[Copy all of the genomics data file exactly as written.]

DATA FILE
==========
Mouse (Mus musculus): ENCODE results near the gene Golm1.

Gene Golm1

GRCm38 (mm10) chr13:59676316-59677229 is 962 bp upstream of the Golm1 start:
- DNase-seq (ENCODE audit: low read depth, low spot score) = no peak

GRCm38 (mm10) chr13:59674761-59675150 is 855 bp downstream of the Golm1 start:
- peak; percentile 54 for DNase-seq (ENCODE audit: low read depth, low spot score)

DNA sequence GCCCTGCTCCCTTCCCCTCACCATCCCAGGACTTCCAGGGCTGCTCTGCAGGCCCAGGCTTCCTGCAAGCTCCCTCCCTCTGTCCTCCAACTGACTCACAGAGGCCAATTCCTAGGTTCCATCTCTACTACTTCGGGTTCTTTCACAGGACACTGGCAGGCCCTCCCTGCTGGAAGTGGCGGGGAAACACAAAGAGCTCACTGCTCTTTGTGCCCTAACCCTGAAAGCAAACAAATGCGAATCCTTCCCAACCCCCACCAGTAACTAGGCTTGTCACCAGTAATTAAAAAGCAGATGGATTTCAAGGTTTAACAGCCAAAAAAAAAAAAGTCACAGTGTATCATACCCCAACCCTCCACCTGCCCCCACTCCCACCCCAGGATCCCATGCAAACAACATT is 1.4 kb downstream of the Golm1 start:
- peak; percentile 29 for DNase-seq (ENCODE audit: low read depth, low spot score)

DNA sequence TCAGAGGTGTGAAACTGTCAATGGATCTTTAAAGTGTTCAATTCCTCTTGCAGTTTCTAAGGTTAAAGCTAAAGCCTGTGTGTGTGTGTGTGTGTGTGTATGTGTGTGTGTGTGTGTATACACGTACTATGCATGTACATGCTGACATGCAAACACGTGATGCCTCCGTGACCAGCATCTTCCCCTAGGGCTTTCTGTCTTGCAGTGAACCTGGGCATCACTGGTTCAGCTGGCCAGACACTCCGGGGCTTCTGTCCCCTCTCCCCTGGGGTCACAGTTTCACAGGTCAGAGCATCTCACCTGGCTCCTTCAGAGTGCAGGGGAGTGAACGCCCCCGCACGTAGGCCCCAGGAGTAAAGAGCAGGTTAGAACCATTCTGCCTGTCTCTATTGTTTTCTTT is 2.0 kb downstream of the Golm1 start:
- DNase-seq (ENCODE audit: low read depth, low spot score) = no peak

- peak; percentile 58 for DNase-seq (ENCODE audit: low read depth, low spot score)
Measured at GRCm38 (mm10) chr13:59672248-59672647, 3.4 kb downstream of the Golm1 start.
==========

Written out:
Mouse (Mus musculus): ENCODE results near the gene Golm1.

Gene Golm1

GRCm38 (mm10) chr13:59676316-59677229 is 962 bp upstream of the Golm1 start:
- DNase-seq (ENCODE audit: low read depth, low spot score) = no peak

GRCm38 (mm10) chr13:59674761-59675150 is 855 bp downstream of the Golm1 start:
- peak; percentile 54 for DNase-seq (ENCODE audit: low read depth, low spot score)

DNA sequence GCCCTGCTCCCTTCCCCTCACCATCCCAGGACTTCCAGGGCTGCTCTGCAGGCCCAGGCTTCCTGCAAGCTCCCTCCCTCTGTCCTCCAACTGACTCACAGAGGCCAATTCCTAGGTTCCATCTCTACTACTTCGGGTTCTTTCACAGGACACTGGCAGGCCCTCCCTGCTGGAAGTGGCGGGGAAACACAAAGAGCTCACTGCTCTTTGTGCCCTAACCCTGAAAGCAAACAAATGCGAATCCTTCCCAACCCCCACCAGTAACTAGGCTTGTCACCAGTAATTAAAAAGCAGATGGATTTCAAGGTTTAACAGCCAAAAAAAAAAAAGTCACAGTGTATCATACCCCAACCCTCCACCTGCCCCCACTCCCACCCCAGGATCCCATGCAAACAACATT is 1.4 kb downstream of the Golm1 start:
- peak; percentile 29 for DNase-seq (ENCODE audit: low read depth, low spot score)

DNA sequence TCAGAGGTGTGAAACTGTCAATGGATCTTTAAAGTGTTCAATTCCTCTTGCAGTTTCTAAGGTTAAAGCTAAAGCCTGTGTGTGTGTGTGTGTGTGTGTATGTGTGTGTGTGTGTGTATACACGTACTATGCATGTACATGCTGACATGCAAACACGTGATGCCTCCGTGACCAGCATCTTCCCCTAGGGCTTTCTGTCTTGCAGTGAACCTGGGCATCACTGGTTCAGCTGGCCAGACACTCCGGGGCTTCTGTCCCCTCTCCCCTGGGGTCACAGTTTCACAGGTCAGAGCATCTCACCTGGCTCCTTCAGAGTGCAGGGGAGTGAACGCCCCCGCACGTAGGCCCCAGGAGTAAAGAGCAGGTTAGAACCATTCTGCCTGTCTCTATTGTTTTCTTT is 2.0 kb downstream of the Golm1 start:
- DNase-seq (ENCODE audit: low read depth, low spot score) = no peak

- peak; percentile 58 for DNase-seq (ENCODE audit: low read depth, low spot score)
Measured at GRCm38 (mm10) chr13:59672248-59672647, 3.4 kb downstream of the Golm1 start.